Second Line Drugs - Fluoroquinolones, second line injectable drugs

Second line drugs are the TB drugs that are used for the treatment of drug resistant TB.

WHO recommendations on the treatment of drug resistant TB

In December 2018 the World Health Organisation (WHO) changed their recommendations on the second line drugs to be used for the treatment of drug resistant TB.1"WHO treatment guidelines for drug resistant tuberculosis (2018 update)", WHO, Geneva, 2018 https://www.who.int/tb/features_archive/updated-treatment-guidelines-multigrug-rifampicin-resistant-TB/en/ As the treatment provided for many patients will lag behind the guidelines produced by WHO, the 2016 recommendations are also provided here for reference.

The guidelines published by WHO provide extensive information, so the information provided here is just a summary.

Second line drugs, recommendations after December 2018

The second line drugs to be used for the treatment of drug resistant TB after 2018 are shown in the table below.

The new guidelines mark a major change in the recommended treatment to be provided for those on "longer regimens". Longer MDR-TB regimens are treatments for MDR/RR-TB which last 18 months or more and which may be standardized or individualized. These regimens are usually designed to include a minimum number of second line TB medicines considered to be effective based on patient history or drug resistance patterns. The term "conventional" was previously used to refer to such regimens but was discontinued in 2016 when WHO first issed a recommendation for the use of a shorter MDR-TB regimen.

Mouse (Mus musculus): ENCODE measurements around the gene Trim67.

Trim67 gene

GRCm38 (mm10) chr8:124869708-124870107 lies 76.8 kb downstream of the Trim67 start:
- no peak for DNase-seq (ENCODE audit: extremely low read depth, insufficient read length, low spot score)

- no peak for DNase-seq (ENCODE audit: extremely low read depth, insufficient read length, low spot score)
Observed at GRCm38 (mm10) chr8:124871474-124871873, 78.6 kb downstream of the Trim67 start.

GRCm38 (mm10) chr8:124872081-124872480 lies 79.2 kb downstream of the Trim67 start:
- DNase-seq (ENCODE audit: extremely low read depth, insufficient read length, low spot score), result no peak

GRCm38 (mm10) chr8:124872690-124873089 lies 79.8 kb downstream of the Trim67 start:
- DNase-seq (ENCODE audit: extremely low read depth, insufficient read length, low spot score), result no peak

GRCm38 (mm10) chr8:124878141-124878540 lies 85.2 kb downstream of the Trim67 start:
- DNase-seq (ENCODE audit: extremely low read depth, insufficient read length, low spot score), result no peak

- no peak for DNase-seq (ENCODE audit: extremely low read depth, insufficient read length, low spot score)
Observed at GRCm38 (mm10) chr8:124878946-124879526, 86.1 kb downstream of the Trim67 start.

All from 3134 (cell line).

Injectable agents are no longer among the priority medicines to be used when designing longer MDR-TB regimens and WHO recommends that oral regimens should become the preferred option for most patients. It is a major step forward in the treatment of patients with drug resistant TB that patients are no longer required to have injectable drugs.

Fluoroquinolones (levofloxacin or moxifloxacin), bedaquiline and and linezolid are strongly recommended for use in longer regimens, which are completed with other drugs ranked by their relative balance of effectiveness to potential toxicity.

Second line drugs used to treat rifampicin resistant and multi drug resistant TB after December 2018
Group A : Group B : Group C :
Levofloxacin (Lfx) or
Moxifloxacin (Mfx)
Clofazimine (Cfz) Ethambutol (E)
Bedaquiline (Bdq) Cycloserine (Cs)
or Terizidone (Trd)
Delamanid (Dlm)
Linezolid (Lzd) Pyrazinamide (Z)
Imipenem-cilastatin (Ipm-Cln) or
Meropenem (Mpm)
Amikacin (Am) (or Streptomycin)
Ethionamide (Eto) or Prothionamide (Pto)
p-aminosalicylic acid (PAS)

If a plus sign is shown, clicking on it will show more columns.